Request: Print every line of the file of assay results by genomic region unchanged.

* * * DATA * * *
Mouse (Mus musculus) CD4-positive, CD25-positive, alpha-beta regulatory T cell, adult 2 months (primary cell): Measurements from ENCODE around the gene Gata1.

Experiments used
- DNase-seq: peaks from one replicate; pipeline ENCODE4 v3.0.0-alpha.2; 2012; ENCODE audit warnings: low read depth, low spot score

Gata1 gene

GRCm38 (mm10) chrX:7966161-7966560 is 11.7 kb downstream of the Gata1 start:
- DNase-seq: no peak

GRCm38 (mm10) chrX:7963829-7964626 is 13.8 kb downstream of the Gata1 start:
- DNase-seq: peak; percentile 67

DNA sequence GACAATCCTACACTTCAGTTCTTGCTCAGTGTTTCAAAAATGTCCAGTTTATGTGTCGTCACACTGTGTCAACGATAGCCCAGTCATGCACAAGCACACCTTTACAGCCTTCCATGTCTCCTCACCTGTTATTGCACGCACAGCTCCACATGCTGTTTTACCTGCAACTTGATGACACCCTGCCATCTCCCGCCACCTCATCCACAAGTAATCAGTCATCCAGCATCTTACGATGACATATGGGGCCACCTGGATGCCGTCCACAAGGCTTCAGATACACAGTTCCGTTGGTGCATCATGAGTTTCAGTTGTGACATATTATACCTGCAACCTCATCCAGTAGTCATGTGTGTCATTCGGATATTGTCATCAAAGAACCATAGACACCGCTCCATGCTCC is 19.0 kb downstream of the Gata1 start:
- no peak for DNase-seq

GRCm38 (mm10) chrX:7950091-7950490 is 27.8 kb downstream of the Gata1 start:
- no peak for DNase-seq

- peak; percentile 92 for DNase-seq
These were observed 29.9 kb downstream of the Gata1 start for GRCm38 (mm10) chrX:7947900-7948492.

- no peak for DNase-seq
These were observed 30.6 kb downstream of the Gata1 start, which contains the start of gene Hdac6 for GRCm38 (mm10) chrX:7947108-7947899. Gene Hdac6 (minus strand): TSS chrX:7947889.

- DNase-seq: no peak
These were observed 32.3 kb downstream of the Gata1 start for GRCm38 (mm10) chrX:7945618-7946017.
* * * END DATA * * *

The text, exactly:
Mouse (Mus musculus) CD4-positive, CD25-positive, alpha-beta regulatory T cell, adult 2 months (primary cell): Measurements from ENCODE around the gene Gata1.

Experiments used
- DNase-seq: peaks from one replicate; pipeline ENCODE4 v3.0.0-alpha.2; 2012; ENCODE audit warnings: low read depth, low spot score

Gata1 gene

GRCm38 (mm10) chrX:7966161-7966560 is 11.7 kb downstream of the Gata1 start:
- DNase-seq: no peak

GRCm38 (mm10) chrX:7963829-7964626 is 13.8 kb downstream of the Gata1 start:
- DNase-seq: peak; percentile 67

DNA sequence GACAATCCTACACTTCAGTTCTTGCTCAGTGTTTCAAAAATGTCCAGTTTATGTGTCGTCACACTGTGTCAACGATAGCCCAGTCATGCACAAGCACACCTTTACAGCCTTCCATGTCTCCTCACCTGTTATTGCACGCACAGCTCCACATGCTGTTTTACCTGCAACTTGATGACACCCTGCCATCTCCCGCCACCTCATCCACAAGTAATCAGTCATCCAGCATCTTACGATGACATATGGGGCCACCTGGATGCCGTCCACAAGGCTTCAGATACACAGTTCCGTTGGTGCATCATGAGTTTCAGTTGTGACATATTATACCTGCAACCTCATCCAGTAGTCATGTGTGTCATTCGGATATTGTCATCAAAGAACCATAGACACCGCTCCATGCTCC is 19.0 kb downstream of the Gata1 start:
- no peak for DNase-seq

GRCm38 (mm10) chrX:7950091-7950490 is 27.8 kb downstream of the Gata1 start:
- no peak for DNase-seq

- peak; percentile 92 for DNase-seq
These were observed 29.9 kb downstream of the Gata1 start for GRCm38 (mm10) chrX:7947900-7948492.

- no peak for DNase-seq
These were observed 30.6 kb downstream of the Gata1 start, which contains the start of gene Hdac6 for GRCm38 (mm10) chrX:7947108-7947899. Gene Hdac6 (minus strand): TSS chrX:7947889.

- DNase-seq: no peak
These were observed 32.3 kb downstream of the Gata1 start for GRCm38 (mm10) chrX:7945618-7946017.